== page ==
Standing before the office of Merlin Hampton is a shelf lined with 41 blue, hardcover notebooks. They date back to the creation of Baird, Hampton, & Brown in 1992 when Merlin, Senior Electrical Engineer and Co-founder of BHB, began keeping detailed records of his daily tasks, appointments, and projects. The spine of each book has a roman numeral marking their order and every page begins with a date. If someone were to ask him about what was said in a meeting on November 3, 1999, he can find the discussion topics within five minutes. Among his notes and to-do lists, his first few books contain the story of BHB’s humble beginnings and continues on to the present day as semi-retired Merlin works on his 42nd notebook, writing notes that are evidence of the flourishing company he helped found.
Merlin Hampton was born and raised in the tiny military town of Hawthorne, Nevada. There was only one school in town, and his first job as a high school student was driving a school bus for the younger kids.
“I loved it, they were always happy and energetic, and they would show me things they made in school. It was a very fun first job.”
When he began contemplating his future career, he knew he wanted more. The choice for him was simple: messing around with electricity was a hobby of his and he was quite adept at math, so his school counselor encouraged his dream of engineering. After one year at college in Oklahoma with a track scholarship, he decided to transfer to Arlington State, now known as the University of Texas at Arlington. Fort Worth, he soon realized, was where he wanted to stay.
He found employment right out of school at a large engineering firm, where he worked as an electrical engineer for 10 years and met friends and future co-founders Bill Baird, civil engineer, and Les Brown, mechanical engineer.
“My favorite part [of engineering] is just sitting down and doing the design with my little red pen and marking up the drawings. In my field, we provide all the power it takes to run a kitchen, or laboratory, or something like that. We put those pieces together and over time it gets constructed. I can drive around now and can’t hardly go anywhere in the city without seeing some project I’ve done. It’s gratifying, but I’m also relieved that some of those challenges are over.”
After wrapping up a decade of work, his previous firm encountered some hits when the economy took a turn for the worst. He and many other employees had taken major pay cuts and, eventually, he decided that “if I’m going to crash and burn my savings account, I’d rather do it my way.” Bill and Merlin each found out that the other was having the same idea and, within a week, teamed up to launch Baird, Hampton & Associates. Friend Les Brown joined in shortly after to create the multi-discipline firm that it is today.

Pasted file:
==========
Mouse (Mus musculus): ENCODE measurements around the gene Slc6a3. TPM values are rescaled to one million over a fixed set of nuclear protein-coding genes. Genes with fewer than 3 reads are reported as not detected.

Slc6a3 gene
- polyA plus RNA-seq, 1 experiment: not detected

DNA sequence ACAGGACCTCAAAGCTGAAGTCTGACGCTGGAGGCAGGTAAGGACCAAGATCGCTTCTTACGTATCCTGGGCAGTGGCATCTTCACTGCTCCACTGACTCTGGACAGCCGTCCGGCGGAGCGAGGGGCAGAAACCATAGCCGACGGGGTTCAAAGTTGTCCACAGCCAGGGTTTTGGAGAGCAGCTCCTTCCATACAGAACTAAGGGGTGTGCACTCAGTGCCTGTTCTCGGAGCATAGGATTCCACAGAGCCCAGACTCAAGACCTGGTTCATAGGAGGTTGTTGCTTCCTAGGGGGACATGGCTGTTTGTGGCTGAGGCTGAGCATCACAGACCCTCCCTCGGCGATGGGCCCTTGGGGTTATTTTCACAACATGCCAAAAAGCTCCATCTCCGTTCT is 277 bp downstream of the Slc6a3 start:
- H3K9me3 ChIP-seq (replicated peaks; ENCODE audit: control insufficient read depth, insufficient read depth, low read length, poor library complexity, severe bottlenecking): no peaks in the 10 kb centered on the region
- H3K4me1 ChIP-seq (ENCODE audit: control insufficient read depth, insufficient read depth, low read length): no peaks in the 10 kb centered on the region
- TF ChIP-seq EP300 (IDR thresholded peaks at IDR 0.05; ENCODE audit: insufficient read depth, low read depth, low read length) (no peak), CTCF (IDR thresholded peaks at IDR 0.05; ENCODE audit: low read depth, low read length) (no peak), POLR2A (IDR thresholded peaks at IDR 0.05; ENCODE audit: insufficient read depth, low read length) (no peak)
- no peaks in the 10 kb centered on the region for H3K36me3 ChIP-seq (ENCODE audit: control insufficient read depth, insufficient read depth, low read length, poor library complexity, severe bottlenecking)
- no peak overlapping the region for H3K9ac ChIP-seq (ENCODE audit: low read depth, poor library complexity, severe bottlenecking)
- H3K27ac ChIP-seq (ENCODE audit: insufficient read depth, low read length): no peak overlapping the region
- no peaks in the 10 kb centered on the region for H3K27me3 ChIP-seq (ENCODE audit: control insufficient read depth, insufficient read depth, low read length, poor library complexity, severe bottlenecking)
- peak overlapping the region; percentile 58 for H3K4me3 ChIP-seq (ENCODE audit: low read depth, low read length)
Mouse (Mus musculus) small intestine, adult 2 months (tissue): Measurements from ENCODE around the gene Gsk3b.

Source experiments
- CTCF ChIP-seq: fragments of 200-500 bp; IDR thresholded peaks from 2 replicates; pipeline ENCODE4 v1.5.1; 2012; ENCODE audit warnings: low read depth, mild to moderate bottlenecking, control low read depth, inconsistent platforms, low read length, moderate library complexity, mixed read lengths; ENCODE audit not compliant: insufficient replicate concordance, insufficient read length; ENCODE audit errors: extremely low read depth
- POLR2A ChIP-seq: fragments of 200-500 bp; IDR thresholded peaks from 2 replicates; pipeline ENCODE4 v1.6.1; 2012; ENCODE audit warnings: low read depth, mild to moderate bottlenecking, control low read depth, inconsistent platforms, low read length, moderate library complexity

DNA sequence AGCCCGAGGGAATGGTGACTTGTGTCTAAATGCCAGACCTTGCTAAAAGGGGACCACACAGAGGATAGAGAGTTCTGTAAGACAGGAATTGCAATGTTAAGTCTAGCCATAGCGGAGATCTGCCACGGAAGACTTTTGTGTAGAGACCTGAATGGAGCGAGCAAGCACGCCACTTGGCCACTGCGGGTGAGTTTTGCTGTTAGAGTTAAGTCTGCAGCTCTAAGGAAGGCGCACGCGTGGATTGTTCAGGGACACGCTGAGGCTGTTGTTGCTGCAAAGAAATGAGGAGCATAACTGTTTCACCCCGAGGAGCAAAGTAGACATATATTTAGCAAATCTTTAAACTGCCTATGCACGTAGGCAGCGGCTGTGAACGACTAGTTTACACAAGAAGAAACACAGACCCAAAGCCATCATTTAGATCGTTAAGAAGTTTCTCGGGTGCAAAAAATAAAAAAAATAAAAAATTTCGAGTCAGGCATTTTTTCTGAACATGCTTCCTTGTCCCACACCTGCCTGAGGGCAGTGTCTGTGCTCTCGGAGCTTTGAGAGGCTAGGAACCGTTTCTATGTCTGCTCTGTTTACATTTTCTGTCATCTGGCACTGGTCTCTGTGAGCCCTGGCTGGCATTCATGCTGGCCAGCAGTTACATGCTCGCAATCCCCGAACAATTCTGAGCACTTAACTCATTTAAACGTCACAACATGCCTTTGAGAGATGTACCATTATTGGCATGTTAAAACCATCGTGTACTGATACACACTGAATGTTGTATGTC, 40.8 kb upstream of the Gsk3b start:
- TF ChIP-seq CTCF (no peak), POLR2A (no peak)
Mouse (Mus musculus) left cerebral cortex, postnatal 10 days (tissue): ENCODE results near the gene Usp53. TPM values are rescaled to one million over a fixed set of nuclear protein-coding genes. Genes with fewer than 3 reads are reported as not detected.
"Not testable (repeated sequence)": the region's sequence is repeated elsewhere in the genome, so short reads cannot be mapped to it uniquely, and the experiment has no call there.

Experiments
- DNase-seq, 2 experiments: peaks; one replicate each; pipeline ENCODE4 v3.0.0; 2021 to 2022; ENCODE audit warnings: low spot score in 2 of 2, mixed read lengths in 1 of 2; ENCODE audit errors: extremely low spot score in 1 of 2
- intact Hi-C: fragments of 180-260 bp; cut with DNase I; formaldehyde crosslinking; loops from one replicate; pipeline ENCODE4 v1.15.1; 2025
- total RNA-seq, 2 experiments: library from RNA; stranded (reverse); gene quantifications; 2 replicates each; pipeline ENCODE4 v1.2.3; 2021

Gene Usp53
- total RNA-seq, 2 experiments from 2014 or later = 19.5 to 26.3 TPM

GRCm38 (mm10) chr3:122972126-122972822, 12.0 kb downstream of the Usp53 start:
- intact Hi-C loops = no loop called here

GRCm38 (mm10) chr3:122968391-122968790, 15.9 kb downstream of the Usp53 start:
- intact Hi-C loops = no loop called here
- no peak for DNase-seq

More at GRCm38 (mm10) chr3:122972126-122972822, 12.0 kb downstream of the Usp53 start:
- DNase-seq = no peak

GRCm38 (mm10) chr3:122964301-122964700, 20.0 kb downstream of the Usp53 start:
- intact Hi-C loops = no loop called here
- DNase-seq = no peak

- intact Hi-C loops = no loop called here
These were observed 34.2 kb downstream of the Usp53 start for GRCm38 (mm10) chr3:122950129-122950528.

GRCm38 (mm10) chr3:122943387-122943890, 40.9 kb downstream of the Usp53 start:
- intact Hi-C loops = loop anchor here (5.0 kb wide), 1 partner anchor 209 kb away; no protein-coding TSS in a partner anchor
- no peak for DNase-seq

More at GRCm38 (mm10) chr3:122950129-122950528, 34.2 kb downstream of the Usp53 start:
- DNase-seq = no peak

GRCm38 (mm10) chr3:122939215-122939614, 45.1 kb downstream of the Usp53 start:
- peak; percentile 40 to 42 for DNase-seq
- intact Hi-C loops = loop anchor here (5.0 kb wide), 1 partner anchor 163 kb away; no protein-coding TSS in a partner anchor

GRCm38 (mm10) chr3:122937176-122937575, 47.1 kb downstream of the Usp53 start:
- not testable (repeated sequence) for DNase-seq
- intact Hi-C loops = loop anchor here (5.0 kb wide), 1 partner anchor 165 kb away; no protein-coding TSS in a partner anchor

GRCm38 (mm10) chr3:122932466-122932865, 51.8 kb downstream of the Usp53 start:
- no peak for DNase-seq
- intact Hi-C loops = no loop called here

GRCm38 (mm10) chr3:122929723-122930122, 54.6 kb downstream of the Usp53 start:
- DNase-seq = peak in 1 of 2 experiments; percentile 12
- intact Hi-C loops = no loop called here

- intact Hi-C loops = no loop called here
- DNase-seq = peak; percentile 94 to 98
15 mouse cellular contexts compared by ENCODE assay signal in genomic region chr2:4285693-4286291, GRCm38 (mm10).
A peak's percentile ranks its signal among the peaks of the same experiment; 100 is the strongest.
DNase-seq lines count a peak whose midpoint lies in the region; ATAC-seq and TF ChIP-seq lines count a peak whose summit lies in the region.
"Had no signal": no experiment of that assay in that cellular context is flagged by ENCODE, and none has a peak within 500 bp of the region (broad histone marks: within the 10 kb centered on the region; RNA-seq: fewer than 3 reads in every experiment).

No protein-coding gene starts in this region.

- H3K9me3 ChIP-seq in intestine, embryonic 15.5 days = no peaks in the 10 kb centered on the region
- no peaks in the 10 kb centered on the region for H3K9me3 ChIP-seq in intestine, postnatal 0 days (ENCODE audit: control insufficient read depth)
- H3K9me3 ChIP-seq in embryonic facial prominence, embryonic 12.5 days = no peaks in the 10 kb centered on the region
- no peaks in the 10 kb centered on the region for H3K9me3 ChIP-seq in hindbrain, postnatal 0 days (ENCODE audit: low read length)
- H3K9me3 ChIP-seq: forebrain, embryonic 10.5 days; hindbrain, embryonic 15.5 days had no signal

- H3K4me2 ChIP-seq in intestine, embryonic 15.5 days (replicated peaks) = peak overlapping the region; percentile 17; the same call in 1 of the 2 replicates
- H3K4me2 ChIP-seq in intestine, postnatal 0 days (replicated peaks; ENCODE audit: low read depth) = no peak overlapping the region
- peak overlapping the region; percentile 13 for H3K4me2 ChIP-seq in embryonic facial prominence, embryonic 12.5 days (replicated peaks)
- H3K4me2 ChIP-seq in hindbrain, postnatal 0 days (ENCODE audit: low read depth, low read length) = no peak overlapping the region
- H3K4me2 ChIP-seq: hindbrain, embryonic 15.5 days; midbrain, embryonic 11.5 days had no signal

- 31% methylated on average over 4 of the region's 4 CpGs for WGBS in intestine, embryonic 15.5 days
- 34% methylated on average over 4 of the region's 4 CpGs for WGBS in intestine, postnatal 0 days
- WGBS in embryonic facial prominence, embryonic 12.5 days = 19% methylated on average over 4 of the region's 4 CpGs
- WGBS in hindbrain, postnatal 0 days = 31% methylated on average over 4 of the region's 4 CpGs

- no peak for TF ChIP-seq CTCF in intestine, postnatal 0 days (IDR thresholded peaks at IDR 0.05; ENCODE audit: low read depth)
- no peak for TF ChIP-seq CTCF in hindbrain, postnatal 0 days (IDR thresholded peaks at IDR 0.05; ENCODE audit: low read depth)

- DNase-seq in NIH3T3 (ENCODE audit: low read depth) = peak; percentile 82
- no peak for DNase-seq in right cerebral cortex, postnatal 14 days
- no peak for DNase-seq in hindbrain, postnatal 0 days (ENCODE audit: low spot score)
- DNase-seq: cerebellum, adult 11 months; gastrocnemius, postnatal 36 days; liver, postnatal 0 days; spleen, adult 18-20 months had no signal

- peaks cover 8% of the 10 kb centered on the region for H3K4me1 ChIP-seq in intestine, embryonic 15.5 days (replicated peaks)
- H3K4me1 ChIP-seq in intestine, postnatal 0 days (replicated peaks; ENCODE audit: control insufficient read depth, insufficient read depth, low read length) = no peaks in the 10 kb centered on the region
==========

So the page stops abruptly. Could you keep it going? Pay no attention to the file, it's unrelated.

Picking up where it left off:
“We were going to stay small and efficient. We didn’t want to steal business, so we had to wait for it to come to us,” said Merlin.
Their risk taking paid off as BHB began to grow steadily, from having eight people working for them in 1993 to over 100 employees to date.
“We’ve never grown or overstepped our abilities. It takes my breath away when I think that we have 105 people here.” Merlin, when asked about how much the firm has changed in twenty-seven years, says, “The biggest change has been that there really is no change. We have more employees, but the people are the same type that have always worked for us. They do a good job and they’re team players. Everybody respects everybody.” He also notes that the people they have hired have taught him a lot of patience, in a positive way. “Some employees show some reckless enthusiasm that turns into creativity. It showed me that, with a little patience, a new concept can be brought in and it works just fine. If you give it a little time, it will work. They really have some great ideas.”
Life for Merlin looks a little different now as a semi-retired senior engineer. Besides coming into the office once a week, the majority of his time is spent with his family, at church, or at the house.
“Retired life is a whole lot busier than I thought it would be. It’s not just lying around with your feet propped up reading a novel.”
In the little free time he has, you can find him skiing with his grandkids in Colorado, doing yard work, or helping churches with pro bono engineering work. Most weekends, he will be celebrating a birthday in the family or sometimes taking the occasional trip to Israel. He is appreciative of the opportunity brought to him by BHB to spend so much time with loved ones and carry on with engineering. He has no plans to officially retire and is excited for whatever the future has in store.